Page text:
After five months of review, the SEC’s Office of Compliance Inspections and Examinations (OCIE) has released a Risk Alert regarding compliance and process protocols during the era of COVID-19. As the pandemic continues, investment management firms have been challenged to maintain the high-quality service and standards their clients and the SEC demand.
OCIE Identifies Six Areas of Concern
Firms should take time to review:
- protection of investors’ assets
- supervision of personnel
- practices relating to fees, expenses, and financial transactions
- investment fraud
- business continuity
- the protection of investor and other sensitive information
In this series, you’ll get a detailed breakdown of each of these six areas of concern.
Best Practices Relating to Fees, Expenses, and Financial Transactions
Due to the volatility of the markets caused by the COVID-19 crisis and increased frequency of losses for one reason or another, the SEC will likely bring more attention to transparency requirements. Service costs and management fees, firm compensation, and key personnel actions should all be monitored for conflicts of interest in the current environment.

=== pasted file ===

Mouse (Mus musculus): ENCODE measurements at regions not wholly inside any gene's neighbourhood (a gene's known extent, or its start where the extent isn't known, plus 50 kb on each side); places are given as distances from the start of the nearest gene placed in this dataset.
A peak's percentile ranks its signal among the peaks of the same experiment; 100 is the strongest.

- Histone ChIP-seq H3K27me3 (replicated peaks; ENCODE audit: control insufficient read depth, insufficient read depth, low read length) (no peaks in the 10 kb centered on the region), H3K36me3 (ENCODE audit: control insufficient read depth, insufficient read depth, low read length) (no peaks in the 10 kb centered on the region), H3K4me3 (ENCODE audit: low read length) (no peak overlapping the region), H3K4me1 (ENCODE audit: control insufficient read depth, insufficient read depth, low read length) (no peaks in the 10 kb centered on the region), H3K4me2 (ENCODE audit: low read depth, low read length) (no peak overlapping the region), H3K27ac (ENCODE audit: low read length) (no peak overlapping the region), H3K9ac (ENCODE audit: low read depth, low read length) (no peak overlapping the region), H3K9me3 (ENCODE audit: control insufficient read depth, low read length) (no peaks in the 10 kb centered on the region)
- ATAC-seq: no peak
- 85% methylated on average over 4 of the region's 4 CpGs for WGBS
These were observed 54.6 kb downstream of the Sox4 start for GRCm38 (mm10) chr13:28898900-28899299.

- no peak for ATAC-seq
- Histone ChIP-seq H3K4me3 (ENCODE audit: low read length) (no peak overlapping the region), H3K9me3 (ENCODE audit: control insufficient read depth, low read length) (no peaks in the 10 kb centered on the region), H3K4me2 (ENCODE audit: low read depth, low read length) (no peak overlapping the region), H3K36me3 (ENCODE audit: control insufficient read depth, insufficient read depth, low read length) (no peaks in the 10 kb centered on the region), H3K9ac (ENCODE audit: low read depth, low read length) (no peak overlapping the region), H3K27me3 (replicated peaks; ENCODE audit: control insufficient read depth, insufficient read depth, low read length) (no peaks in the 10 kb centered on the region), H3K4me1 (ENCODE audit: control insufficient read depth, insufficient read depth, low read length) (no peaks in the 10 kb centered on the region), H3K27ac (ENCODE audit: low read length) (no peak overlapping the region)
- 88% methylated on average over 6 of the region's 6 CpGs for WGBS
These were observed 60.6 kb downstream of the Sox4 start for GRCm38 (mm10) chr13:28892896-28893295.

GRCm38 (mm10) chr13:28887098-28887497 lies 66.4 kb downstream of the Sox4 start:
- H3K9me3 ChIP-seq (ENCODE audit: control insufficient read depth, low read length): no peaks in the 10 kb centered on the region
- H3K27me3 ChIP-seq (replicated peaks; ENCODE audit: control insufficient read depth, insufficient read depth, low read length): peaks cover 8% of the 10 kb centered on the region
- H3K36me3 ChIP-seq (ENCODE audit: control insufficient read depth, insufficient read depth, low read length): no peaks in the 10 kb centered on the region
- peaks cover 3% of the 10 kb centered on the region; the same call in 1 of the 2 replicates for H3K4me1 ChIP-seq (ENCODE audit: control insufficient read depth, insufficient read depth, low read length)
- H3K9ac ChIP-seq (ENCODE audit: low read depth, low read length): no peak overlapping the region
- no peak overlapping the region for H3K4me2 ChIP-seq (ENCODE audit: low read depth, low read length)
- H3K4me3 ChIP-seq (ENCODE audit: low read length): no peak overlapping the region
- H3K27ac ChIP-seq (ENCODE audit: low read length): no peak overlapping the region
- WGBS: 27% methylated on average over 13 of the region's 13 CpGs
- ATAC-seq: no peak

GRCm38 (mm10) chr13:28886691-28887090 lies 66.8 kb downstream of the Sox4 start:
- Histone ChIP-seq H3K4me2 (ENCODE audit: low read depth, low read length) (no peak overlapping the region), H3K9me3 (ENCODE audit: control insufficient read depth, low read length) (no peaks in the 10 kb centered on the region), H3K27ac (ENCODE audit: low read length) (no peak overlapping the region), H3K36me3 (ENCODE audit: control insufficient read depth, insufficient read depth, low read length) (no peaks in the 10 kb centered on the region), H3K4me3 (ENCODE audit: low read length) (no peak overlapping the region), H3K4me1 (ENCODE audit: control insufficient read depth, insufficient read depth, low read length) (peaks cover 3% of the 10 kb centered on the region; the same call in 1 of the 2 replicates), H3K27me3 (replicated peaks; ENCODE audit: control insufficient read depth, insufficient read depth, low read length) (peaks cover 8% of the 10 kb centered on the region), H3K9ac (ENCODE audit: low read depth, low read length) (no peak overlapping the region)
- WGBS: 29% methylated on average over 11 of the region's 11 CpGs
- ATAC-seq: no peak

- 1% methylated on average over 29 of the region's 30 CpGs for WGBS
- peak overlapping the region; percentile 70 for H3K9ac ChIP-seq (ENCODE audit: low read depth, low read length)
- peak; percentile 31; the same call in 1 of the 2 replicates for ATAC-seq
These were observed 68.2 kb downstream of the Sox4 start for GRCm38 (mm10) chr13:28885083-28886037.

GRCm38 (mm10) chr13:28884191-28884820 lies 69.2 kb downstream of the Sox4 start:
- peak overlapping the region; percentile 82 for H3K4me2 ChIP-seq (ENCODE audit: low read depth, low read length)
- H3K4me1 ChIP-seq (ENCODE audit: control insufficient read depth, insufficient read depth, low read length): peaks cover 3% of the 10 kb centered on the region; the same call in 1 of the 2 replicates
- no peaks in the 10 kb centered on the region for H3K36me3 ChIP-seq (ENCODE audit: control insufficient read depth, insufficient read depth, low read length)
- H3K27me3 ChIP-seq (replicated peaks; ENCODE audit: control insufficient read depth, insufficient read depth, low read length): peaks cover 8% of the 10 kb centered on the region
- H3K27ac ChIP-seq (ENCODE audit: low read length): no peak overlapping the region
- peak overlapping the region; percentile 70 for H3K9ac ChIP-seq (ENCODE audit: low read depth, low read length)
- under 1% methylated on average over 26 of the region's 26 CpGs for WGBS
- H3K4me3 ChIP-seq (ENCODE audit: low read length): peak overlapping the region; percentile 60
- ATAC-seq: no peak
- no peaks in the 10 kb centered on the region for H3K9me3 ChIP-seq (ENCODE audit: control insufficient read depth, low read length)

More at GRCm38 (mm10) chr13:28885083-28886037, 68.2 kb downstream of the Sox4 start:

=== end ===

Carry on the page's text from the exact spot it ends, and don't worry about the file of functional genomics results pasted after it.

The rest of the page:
Specifically, OpsCheck can memorialize compliance procedures to give heightened attention to actions by the firm and staff that may involve asset transfers into products and services that the firm has a direct involvement in soliciting or borrowing or taking loans from investors.
Firms may be seeking to recover certain losses through higher fees such as termination of accounts or upcharges on investment transfers. Notification and transparency rules for these fees and any changes should be stringently applied to maintain the firm’s integrity and reputation as well as compliance with SEC regulations.
Keep an Electronic Paper-Trail
Maintaining an electronic paper-trail through OpsCheck to demonstrate regulatory compliance will protect the firm against accusations of wrong-doing. To protect against such legal risks, firms should review the accuracy of disclosures, valuation procedures, and fee calculations.
Again, with increased market volatility, unusual client transfer activity, and potential firm capitalization needs, firms should take the extra step of reviewing that all moves are in the best interest of their clients and updating their procedures to reflect this attention.
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